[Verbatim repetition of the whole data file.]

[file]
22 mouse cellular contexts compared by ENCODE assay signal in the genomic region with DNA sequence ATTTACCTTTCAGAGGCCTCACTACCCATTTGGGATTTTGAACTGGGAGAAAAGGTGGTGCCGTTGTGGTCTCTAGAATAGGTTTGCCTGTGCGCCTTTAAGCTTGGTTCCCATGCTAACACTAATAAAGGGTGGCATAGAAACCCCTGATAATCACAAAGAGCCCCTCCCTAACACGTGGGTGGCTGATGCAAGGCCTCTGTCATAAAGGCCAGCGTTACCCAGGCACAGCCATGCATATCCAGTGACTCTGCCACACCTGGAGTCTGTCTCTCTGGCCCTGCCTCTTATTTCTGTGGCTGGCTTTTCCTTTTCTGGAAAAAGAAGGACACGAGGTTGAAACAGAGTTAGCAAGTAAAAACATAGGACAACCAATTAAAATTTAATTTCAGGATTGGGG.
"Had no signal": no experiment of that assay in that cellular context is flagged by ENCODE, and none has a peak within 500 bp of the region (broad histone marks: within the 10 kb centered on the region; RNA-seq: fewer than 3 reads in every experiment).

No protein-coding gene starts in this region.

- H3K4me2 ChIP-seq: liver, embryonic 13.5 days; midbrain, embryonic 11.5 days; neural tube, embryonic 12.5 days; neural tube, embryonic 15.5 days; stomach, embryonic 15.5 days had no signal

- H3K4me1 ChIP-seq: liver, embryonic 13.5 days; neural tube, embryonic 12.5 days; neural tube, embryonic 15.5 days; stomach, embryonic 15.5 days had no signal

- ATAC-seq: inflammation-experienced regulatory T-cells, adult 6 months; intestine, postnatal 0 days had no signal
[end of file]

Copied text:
22 mouse cellular contexts compared by ENCODE assay signal in the genomic region with DNA sequence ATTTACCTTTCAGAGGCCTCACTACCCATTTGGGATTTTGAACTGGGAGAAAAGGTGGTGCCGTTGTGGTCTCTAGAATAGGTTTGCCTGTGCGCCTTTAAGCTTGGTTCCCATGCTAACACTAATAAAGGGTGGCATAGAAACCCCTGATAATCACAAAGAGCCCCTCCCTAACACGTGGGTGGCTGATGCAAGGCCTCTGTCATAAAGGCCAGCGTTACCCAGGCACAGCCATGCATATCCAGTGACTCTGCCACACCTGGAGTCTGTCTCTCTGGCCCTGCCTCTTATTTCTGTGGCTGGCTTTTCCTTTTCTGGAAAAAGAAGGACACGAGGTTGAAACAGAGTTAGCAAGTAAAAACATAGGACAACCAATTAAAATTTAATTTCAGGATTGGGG.
"Had no signal": no experiment of that assay in that cellular context is flagged by ENCODE, and none has a peak within 500 bp of the region (broad histone marks: within the 10 kb centered on the region; RNA-seq: fewer than 3 reads in every experiment).

No protein-coding gene starts in this region.

- H3K4me2 ChIP-seq: liver, embryonic 13.5 days; midbrain, embryonic 11.5 days; neural tube, embryonic 12.5 days; neural tube, embryonic 15.5 days; stomach, embryonic 15.5 days had no signal

- H3K4me1 ChIP-seq: liver, embryonic 13.5 days; neural tube, embryonic 12.5 days; neural tube, embryonic 15.5 days; stomach, embryonic 15.5 days had no signal

- ATAC-seq: inflammation-experienced regulatory T-cells, adult 6 months; intestine, postnatal 0 days had no signal